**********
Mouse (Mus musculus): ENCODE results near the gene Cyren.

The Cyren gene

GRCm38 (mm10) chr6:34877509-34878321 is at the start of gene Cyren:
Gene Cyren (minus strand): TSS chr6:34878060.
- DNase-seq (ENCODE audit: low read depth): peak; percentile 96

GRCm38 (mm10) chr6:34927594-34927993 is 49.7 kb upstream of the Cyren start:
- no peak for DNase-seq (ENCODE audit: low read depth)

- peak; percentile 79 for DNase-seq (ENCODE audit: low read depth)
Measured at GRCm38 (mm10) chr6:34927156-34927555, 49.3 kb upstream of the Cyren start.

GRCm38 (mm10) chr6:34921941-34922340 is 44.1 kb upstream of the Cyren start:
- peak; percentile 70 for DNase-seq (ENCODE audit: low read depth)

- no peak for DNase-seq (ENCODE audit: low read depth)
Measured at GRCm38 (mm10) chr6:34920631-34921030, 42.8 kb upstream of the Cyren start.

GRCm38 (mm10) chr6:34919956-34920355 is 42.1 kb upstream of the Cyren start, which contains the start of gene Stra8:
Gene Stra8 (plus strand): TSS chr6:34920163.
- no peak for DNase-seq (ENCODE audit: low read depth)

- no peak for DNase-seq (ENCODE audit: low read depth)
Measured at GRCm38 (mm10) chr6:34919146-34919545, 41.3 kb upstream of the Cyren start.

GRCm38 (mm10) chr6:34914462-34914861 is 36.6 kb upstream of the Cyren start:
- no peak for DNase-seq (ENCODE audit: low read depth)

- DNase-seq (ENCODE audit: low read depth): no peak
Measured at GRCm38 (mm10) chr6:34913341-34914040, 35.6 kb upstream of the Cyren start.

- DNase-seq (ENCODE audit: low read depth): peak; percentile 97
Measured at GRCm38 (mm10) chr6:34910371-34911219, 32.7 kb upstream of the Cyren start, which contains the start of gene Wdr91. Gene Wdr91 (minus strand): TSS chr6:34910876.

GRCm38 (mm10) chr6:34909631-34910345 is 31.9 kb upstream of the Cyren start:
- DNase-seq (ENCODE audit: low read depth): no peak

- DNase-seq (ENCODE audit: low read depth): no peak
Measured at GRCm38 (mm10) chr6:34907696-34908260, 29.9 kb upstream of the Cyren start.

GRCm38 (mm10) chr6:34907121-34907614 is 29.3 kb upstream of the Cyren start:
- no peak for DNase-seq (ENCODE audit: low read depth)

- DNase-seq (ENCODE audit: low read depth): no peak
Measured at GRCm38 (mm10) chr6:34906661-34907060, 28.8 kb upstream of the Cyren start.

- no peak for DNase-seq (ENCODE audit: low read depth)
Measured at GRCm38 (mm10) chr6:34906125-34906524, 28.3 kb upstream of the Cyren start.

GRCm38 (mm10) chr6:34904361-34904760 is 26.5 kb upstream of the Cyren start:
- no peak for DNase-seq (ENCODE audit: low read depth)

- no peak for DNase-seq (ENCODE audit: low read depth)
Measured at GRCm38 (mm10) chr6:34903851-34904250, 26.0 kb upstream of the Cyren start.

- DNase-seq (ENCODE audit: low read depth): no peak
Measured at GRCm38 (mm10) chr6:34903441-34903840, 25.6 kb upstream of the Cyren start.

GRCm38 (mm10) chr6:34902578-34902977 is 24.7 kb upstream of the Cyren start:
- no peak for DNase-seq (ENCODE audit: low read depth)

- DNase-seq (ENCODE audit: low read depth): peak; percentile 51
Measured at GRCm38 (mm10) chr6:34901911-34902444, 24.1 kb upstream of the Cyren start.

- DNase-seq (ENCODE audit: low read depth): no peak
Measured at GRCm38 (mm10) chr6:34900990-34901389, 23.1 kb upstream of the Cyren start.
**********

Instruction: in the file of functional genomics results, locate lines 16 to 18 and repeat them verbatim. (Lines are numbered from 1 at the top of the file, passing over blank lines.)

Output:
- no peak for DNase-seq (ENCODE audit: low read depth)

- no peak for DNase-seq (ENCODE audit: low read depth)
Measured at GRCm38 (mm10) chr6:34919146-34919545, 41.3 kb upstream of the Cyren start.